What exactly is daylight saving time?

What is daylight saving time
Why do the clocks change by an hour twice a year in the UK

This article about what exactly is daylight saving time was updated on 25 Oct 2019 by the GB Mag Contents team.

It’s that time of year again when we turn the clocks backwards and all get one hour more in bed!

The clocks will be going backward on Sunday 25th October at 2am – But why exactly do we observe Daylight Saving Time? The original reason was to make the most of the daylight as we transition into winter. And the idea to move the clocks came from the America politician and inventor Benjamin Franklin.

He first came up with the idea while in Paris in 1784 and wrote an anonymous paper suggesting there were many monetary and social benefits of rising early. In fact, he famously published the proverb “Early to bed, and early to rise, makes a man healthy, wealthy and wise.”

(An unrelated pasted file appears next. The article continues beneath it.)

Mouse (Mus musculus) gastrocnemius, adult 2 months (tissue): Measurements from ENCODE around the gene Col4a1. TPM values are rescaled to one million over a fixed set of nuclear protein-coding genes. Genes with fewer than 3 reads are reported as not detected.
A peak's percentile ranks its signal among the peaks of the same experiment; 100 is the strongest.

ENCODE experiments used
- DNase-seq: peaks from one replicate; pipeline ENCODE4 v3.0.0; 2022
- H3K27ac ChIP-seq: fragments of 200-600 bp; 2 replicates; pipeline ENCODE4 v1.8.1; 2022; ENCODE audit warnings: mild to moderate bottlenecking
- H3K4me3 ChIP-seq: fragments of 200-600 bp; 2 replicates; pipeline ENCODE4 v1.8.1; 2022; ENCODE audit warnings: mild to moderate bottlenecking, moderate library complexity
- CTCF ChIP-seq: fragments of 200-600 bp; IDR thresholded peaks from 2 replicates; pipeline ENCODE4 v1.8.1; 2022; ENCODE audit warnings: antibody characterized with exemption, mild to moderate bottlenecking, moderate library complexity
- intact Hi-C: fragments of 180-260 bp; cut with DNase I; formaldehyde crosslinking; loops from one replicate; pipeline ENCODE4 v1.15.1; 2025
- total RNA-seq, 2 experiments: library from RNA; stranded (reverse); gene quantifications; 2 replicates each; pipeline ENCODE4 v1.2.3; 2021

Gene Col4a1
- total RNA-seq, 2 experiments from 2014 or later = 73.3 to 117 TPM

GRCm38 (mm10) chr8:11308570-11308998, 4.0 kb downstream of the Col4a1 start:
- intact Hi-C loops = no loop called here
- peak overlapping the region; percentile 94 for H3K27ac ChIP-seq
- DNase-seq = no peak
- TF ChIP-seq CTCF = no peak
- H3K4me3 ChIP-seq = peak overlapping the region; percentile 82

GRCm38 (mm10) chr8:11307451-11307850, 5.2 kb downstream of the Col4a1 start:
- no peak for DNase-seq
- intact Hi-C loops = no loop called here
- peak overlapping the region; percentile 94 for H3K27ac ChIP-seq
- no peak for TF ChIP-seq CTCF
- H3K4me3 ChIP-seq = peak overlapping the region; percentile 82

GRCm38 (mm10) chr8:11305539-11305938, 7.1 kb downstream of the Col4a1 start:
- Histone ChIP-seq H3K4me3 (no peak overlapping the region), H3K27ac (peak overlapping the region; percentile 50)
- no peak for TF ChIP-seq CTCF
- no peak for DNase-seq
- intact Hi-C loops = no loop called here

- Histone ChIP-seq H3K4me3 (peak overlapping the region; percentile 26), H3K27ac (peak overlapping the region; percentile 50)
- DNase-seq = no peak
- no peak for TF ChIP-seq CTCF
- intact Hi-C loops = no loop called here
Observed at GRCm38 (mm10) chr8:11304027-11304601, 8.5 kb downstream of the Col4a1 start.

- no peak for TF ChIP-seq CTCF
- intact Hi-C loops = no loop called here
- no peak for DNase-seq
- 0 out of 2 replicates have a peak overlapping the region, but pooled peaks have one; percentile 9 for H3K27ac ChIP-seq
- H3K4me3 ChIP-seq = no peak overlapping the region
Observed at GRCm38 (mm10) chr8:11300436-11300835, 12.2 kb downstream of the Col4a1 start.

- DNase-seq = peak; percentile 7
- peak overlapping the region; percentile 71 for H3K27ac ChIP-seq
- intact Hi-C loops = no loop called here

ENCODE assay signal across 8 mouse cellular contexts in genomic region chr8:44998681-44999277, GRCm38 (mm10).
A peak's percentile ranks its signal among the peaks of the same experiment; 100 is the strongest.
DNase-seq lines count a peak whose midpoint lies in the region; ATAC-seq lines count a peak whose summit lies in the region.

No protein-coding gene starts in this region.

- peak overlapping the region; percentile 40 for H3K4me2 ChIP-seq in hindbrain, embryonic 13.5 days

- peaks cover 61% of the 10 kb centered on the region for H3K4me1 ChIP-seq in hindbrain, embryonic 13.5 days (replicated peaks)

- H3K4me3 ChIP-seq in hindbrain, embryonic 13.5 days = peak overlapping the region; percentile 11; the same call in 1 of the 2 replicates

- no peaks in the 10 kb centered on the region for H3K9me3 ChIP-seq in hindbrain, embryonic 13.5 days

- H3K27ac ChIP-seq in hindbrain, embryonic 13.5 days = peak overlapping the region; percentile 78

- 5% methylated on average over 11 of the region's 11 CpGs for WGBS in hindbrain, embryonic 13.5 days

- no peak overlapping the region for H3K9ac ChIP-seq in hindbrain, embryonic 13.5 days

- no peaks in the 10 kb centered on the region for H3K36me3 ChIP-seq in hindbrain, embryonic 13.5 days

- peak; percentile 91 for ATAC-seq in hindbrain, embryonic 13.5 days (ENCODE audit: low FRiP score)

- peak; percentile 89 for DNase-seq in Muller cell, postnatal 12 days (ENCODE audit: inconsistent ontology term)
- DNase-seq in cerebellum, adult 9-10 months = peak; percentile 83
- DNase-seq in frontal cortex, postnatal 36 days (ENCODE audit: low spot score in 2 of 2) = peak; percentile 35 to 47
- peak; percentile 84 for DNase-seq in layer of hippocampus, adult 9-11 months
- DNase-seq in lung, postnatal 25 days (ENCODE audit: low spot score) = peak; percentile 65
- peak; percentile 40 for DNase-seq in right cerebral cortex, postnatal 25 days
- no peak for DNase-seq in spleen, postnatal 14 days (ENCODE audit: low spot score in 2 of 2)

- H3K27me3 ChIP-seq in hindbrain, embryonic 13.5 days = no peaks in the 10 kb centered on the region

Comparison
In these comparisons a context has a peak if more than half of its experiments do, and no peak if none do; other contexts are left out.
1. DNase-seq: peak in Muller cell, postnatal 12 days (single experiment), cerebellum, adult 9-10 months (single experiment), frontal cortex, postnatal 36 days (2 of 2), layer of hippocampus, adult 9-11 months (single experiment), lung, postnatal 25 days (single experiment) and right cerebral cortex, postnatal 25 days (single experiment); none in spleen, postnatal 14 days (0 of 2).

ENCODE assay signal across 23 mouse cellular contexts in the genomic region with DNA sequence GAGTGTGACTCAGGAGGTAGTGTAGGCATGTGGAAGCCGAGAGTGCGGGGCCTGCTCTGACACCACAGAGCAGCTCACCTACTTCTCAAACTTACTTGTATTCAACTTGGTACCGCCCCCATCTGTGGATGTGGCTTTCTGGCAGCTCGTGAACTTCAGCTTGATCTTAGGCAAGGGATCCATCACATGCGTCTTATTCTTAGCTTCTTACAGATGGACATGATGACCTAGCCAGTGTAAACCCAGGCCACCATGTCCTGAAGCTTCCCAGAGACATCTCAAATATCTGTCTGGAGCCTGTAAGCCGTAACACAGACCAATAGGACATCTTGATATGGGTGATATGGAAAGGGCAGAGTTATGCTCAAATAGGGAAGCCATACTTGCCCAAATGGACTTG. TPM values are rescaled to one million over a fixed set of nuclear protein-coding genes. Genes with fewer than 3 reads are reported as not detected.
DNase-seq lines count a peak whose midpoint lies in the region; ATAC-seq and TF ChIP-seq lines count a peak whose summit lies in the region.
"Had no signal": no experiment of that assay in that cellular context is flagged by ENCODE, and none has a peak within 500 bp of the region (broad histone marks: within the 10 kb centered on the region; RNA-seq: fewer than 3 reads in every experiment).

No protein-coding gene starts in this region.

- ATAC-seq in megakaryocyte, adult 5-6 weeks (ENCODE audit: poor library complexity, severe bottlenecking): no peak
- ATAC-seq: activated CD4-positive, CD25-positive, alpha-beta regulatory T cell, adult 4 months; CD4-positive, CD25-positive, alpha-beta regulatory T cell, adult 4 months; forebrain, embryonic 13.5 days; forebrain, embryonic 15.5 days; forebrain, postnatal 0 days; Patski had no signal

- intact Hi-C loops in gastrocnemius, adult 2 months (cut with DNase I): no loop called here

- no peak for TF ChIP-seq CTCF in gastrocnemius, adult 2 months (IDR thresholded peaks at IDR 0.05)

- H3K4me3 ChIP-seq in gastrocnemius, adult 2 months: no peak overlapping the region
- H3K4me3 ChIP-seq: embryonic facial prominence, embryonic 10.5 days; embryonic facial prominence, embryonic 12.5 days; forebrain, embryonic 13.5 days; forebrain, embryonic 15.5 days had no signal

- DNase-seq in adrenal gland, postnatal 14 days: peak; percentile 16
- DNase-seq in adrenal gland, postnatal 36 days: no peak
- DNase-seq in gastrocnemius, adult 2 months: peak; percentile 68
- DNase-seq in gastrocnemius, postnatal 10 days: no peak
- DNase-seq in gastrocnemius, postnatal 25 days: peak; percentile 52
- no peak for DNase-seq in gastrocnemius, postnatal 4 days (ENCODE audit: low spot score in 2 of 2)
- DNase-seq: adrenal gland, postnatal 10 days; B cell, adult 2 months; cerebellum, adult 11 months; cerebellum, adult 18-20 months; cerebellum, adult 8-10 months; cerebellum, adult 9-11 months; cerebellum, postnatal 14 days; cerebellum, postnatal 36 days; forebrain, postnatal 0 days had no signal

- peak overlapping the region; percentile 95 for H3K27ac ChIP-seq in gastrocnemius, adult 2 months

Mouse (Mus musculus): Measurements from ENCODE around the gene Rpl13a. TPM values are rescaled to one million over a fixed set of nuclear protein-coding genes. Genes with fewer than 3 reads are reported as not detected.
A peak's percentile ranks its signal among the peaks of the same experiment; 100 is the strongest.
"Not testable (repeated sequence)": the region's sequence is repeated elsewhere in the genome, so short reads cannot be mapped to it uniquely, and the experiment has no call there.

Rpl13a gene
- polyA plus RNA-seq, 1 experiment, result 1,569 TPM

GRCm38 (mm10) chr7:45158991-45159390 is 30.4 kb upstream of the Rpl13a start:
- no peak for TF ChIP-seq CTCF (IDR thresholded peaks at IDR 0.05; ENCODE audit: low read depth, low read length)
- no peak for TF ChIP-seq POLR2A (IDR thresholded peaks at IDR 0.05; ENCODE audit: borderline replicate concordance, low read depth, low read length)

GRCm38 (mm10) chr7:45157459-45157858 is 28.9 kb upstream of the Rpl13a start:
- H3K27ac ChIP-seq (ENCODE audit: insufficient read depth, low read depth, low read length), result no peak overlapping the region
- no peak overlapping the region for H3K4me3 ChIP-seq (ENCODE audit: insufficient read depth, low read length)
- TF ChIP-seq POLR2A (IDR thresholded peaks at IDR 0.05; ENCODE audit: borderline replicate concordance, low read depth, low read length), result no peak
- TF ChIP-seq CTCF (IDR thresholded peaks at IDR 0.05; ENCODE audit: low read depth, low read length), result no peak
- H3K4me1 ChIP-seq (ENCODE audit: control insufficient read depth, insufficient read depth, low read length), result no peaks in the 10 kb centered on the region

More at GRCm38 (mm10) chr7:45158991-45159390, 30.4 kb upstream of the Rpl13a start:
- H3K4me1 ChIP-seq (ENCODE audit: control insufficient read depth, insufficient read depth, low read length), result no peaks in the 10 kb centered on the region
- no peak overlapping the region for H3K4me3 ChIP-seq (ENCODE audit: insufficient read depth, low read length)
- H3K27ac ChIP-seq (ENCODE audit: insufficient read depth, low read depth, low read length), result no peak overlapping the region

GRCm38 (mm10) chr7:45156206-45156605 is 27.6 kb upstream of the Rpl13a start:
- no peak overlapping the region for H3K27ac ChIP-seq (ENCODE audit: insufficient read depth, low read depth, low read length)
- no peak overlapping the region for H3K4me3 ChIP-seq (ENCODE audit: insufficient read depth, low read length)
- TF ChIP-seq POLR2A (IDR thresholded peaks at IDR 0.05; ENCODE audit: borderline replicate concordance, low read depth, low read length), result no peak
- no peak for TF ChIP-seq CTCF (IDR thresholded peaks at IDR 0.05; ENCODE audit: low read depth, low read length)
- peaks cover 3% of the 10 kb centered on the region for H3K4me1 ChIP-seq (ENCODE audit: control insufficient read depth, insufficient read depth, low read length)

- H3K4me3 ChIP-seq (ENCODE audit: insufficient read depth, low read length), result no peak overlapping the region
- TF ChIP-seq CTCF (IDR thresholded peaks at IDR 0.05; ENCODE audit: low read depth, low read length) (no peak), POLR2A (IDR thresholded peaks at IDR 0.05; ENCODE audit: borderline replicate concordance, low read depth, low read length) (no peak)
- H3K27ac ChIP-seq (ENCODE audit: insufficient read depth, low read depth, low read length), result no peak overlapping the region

It didn’t quite take-off with the Parisians, but an Englishmen called William Willett, who happens to be Coldplay singer Chris Martin’s great-great-grandfather, heard about the concept and thought it was a good idea.

Apparently in 1905, during a pre-breakfast ride, he observed with dismay how many Londoners slept through a large part of a summer day. And in1907 he published a leaflet called The Waste of Daylight, encouraging people to get out of bed earlier.

When did we start changing our clocks for daylight saving time?

The idea of moving the clocks forwards and backwards was discussed by the British government in 1908, but many people didn’t like it, so it wasn’t made a law. In fact, it was first introduced by the Germans in 1914 during World War One.

Willett spent his life trying to convince people that it was a good idea, but it was only introduced in the UK in 1916 – a year after he died.

Now, the UK’s clocks always go back by one hour on the last Sunday in October and forward by one hour on the last Sunday in March.

Check out other “Ask a Brits” like the lowdown on Brits and their teeth.